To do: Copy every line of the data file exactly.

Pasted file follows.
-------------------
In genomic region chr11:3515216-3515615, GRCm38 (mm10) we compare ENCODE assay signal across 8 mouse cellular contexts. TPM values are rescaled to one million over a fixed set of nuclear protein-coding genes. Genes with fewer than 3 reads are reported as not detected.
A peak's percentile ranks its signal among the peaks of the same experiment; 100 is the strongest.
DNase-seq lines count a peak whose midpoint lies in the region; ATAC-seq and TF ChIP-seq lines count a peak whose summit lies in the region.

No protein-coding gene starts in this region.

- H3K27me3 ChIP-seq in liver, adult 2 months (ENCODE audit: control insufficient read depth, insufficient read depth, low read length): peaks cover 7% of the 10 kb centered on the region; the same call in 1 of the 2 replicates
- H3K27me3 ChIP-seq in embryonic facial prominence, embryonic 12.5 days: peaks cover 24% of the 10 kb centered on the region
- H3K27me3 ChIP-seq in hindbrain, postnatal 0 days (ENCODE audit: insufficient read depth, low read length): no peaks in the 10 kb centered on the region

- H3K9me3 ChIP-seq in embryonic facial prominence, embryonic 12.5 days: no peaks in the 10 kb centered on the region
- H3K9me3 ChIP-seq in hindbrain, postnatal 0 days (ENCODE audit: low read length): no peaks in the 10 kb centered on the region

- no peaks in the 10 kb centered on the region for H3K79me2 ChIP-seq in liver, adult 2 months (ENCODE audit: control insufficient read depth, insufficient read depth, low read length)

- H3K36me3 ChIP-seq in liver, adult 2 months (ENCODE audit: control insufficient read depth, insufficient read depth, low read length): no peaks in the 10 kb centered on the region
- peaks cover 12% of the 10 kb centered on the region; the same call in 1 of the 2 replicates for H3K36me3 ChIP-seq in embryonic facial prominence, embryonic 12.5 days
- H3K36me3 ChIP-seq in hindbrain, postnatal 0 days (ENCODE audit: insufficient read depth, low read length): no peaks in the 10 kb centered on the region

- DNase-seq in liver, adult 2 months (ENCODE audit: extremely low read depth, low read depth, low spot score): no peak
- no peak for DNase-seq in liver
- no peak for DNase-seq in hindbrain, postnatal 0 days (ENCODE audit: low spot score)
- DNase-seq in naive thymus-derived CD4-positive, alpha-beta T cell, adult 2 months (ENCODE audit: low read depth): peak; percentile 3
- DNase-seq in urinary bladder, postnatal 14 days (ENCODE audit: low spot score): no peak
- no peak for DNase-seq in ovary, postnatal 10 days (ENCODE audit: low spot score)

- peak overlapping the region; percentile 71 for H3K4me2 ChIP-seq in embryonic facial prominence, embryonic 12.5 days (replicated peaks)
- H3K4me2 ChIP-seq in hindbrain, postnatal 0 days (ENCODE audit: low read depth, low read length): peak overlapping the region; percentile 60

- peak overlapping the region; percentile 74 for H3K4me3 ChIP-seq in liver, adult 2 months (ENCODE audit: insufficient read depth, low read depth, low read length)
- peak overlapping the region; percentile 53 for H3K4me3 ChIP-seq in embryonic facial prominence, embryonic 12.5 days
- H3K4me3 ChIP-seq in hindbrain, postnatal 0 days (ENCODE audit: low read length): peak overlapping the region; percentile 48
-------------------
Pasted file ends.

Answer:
In genomic region chr11:3515216-3515615, GRCm38 (mm10) we compare ENCODE assay signal across 8 mouse cellular contexts. TPM values are rescaled to one million over a fixed set of nuclear protein-coding genes. Genes with fewer than 3 reads are reported as not detected.
A peak's percentile ranks its signal among the peaks of the same experiment; 100 is the strongest.
DNase-seq lines count a peak whose midpoint lies in the region; ATAC-seq and TF ChIP-seq lines count a peak whose summit lies in the region.

No protein-coding gene starts in this region.

- H3K27me3 ChIP-seq in liver, adult 2 months (ENCODE audit: control insufficient read depth, insufficient read depth, low read length): peaks cover 7% of the 10 kb centered on the region; the same call in 1 of the 2 replicates
- H3K27me3 ChIP-seq in embryonic facial prominence, embryonic 12.5 days: peaks cover 24% of the 10 kb centered on the region
- H3K27me3 ChIP-seq in hindbrain, postnatal 0 days (ENCODE audit: insufficient read depth, low read length): no peaks in the 10 kb centered on the region

- H3K9me3 ChIP-seq in embryonic facial prominence, embryonic 12.5 days: no peaks in the 10 kb centered on the region
- H3K9me3 ChIP-seq in hindbrain, postnatal 0 days (ENCODE audit: low read length): no peaks in the 10 kb centered on the region

- no peaks in the 10 kb centered on the region for H3K79me2 ChIP-seq in liver, adult 2 months (ENCODE audit: control insufficient read depth, insufficient read depth, low read length)

- H3K36me3 ChIP-seq in liver, adult 2 months (ENCODE audit: control insufficient read depth, insufficient read depth, low read length): no peaks in the 10 kb centered on the region
- peaks cover 12% of the 10 kb centered on the region; the same call in 1 of the 2 replicates for H3K36me3 ChIP-seq in embryonic facial prominence, embryonic 12.5 days
- H3K36me3 ChIP-seq in hindbrain, postnatal 0 days (ENCODE audit: insufficient read depth, low read length): no peaks in the 10 kb centered on the region

- DNase-seq in liver, adult 2 months (ENCODE audit: extremely low read depth, low read depth, low spot score): no peak
- no peak for DNase-seq in liver
- no peak for DNase-seq in hindbrain, postnatal 0 days (ENCODE audit: low spot score)
- DNase-seq in naive thymus-derived CD4-positive, alpha-beta T cell, adult 2 months (ENCODE audit: low read depth): peak; percentile 3
- DNase-seq in urinary bladder, postnatal 14 days (ENCODE audit: low spot score): no peak
- no peak for DNase-seq in ovary, postnatal 10 days (ENCODE audit: low spot score)

- peak overlapping the region; percentile 71 for H3K4me2 ChIP-seq in embryonic facial prominence, embryonic 12.5 days (replicated peaks)
- H3K4me2 ChIP-seq in hindbrain, postnatal 0 days (ENCODE audit: low read depth, low read length): peak overlapping the region; percentile 60

- peak overlapping the region; percentile 74 for H3K4me3 ChIP-seq in liver, adult 2 months (ENCODE audit: insufficient read depth, low read depth, low read length)
- peak overlapping the region; percentile 53 for H3K4me3 ChIP-seq in embryonic facial prominence, embryonic 12.5 days
- H3K4me3 ChIP-seq in hindbrain, postnatal 0 days (ENCODE audit: low read length): peak overlapping the region; percentile 48